House Democrats, Senate Republicans Gang Up On FCC Over Net Neutrality


Seventy-four Congressional Democrats and 37 Senate Republicans on Monday signed penned two separate letters to Julius Genachowski, chairman of the FCC, asking him to abandon plans to reclassify broadband Internet access.

The letters were written in response to the FCC’s decision earlier this month to regulate different forms of Internet access in different ways, paving the way to classify the transmission component of broadband access service as a telecommunications service, a move that would bring it under the commission’s Title II regulatory purview for broadband.

The letters were posted Monday on the Website.

In the Congressional Democrats’ letter, the 74 Congressmen said that annual investments of $60 billion in broadband industry infrastructure over the past several years have brought high-speed Internet connections to 95 percent of U.S. homes.

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However, they wrote, there is much yet to do to bring robust broadband access to the entire country. Citing the National Broadband Plan, the Congressmen said as much as $350 billion in investment by private companies is still needed, and that such an investment requires a continued commitment to a stable regulatory environment.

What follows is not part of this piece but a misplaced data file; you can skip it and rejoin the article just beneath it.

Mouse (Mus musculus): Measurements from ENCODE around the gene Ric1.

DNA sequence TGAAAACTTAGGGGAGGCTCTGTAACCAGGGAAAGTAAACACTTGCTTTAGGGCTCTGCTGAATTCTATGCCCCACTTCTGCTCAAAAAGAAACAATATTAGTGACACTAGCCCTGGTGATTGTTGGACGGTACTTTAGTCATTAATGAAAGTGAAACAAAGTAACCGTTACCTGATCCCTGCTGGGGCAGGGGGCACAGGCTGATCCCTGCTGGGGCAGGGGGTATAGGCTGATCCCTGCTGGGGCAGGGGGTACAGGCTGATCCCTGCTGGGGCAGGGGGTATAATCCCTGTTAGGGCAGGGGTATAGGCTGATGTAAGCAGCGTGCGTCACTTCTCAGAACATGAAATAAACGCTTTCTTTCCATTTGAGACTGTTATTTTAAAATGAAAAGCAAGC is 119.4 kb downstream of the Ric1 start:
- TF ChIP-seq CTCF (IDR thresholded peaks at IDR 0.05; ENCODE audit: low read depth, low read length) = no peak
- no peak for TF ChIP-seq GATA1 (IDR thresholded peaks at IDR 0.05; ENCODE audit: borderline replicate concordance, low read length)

“The significant regulatory impact of reclassifying broadband service is not something that should be taken lightly and should not be done without additional direction from Congress,” they wrote.

In the letter from the Senate Republicans, the 37 Senators wrote that the FCC is seeking a major shift in policy by imposing “burdensome” regulations on broadband services.

The Senators further accused the FCC of relying on the “unsubstantiated fear” that there is a lack of competition among broadband service providers, and that those providers may someday harm consumers.

“There is scant evidence that the broadband market lacks competition or that consumers have been harmed in a manner that would warrant the heavy-handed 19th century regulations that you seek to impose on a highly competitive 21st century communications marketplace,” the Senators wrote.